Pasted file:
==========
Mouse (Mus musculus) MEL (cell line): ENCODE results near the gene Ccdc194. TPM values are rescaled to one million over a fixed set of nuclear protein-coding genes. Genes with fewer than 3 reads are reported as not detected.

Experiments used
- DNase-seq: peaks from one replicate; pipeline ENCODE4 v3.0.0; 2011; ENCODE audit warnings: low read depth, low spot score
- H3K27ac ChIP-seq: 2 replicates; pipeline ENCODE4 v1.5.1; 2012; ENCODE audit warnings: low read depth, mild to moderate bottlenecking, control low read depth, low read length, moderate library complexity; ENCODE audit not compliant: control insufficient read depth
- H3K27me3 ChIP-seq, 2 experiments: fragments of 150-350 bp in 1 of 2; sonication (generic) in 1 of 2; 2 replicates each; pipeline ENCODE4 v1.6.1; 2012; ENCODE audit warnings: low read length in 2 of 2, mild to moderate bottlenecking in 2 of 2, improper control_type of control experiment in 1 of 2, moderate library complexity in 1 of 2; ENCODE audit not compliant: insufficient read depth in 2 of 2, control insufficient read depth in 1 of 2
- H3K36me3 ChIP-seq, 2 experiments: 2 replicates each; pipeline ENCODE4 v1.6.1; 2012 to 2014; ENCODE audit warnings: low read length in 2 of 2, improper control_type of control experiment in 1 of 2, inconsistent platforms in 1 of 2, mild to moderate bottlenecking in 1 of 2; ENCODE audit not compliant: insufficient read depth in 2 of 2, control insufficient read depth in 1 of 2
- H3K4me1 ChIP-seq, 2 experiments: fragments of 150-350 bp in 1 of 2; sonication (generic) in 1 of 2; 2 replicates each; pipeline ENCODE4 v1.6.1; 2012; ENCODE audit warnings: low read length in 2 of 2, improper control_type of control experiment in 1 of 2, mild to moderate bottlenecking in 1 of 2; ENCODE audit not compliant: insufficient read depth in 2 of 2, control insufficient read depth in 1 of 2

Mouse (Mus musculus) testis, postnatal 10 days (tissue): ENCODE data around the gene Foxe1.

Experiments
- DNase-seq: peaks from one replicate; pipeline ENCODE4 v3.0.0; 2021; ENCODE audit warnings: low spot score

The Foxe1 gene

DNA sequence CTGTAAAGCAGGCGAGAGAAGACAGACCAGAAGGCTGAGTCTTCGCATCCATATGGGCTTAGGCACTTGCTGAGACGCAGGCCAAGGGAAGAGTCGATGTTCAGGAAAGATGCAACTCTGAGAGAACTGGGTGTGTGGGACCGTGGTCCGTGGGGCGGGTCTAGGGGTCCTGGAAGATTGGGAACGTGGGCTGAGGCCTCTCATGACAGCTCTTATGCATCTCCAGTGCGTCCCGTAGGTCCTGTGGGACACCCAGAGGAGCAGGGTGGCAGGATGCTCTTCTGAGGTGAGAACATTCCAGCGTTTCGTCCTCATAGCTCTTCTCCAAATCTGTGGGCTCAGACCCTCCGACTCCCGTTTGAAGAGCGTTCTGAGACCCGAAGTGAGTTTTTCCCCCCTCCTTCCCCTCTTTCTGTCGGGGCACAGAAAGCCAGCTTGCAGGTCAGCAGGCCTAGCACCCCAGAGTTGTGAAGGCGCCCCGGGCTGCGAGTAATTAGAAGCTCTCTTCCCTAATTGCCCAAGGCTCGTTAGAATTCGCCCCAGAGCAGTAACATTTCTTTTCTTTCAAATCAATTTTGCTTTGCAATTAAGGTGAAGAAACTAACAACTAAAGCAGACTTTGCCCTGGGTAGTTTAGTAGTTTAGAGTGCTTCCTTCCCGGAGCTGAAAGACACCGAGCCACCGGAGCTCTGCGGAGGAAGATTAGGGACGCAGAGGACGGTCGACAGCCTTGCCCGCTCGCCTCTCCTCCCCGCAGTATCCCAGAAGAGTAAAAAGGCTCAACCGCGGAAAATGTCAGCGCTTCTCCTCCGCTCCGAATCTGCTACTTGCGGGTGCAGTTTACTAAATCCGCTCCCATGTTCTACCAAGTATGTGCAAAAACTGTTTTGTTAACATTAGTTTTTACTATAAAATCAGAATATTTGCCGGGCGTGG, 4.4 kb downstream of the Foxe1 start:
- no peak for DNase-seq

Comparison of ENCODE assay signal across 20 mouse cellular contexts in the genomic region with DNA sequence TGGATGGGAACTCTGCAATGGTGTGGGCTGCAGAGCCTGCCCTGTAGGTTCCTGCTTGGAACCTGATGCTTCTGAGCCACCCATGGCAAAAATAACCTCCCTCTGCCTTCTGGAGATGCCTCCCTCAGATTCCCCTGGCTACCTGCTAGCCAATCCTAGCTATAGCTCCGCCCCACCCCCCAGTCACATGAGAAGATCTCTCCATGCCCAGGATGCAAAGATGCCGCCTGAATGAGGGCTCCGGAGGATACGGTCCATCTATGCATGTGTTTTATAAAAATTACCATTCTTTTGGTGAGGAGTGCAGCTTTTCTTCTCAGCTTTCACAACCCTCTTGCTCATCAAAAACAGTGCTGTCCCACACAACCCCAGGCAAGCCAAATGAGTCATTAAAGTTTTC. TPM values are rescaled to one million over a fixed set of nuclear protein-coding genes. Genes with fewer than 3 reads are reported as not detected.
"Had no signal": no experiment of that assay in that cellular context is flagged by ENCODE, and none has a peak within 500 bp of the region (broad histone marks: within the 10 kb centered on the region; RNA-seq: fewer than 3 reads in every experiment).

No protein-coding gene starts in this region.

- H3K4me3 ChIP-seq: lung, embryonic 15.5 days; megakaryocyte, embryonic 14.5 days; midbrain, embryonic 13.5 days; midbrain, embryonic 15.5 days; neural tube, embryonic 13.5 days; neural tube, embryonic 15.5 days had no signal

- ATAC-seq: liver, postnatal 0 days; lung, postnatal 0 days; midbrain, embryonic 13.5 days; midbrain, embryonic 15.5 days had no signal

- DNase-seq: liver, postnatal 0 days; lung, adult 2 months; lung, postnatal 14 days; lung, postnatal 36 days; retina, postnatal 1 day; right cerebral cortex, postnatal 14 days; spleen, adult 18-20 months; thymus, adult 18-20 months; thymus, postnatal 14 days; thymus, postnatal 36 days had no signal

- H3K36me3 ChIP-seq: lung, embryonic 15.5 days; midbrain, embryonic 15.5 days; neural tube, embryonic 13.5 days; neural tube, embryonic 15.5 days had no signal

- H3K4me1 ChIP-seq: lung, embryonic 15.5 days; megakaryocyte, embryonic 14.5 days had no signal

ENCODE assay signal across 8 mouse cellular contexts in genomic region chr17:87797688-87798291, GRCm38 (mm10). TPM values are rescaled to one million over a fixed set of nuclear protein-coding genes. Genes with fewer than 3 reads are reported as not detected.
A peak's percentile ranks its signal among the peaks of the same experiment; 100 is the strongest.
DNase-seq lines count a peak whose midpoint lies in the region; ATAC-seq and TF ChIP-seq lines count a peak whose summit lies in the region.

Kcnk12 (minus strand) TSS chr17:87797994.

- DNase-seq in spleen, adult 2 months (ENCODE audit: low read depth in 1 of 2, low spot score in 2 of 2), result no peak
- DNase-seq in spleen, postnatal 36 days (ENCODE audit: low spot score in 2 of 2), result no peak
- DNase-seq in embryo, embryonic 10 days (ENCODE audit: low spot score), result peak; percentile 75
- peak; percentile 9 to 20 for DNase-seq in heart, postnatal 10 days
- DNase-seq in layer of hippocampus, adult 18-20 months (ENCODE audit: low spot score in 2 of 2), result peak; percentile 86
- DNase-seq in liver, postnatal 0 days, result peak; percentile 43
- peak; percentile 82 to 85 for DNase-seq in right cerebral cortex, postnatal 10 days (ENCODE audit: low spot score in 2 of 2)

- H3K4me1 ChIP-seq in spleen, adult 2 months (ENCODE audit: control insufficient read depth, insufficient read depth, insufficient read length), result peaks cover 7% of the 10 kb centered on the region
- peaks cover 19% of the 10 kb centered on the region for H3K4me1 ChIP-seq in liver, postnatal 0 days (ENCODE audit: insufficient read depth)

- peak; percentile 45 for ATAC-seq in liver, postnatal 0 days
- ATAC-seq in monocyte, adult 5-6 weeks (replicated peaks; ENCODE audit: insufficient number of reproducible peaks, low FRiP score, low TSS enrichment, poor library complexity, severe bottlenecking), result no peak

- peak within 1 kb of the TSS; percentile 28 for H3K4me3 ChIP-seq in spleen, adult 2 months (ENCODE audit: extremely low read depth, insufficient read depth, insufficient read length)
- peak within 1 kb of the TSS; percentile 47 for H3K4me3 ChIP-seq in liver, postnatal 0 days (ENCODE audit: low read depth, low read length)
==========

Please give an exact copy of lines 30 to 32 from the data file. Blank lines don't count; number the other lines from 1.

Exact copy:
- DNase-seq in layer of hippocampus, adult 18-20 months (ENCODE audit: low spot score in 2 of 2), result peak; percentile 86
- DNase-seq in liver, postnatal 0 days, result peak; percentile 43
- peak; percentile 82 to 85 for DNase-seq in right cerebral cortex, postnatal 10 days (ENCODE audit: low spot score in 2 of 2)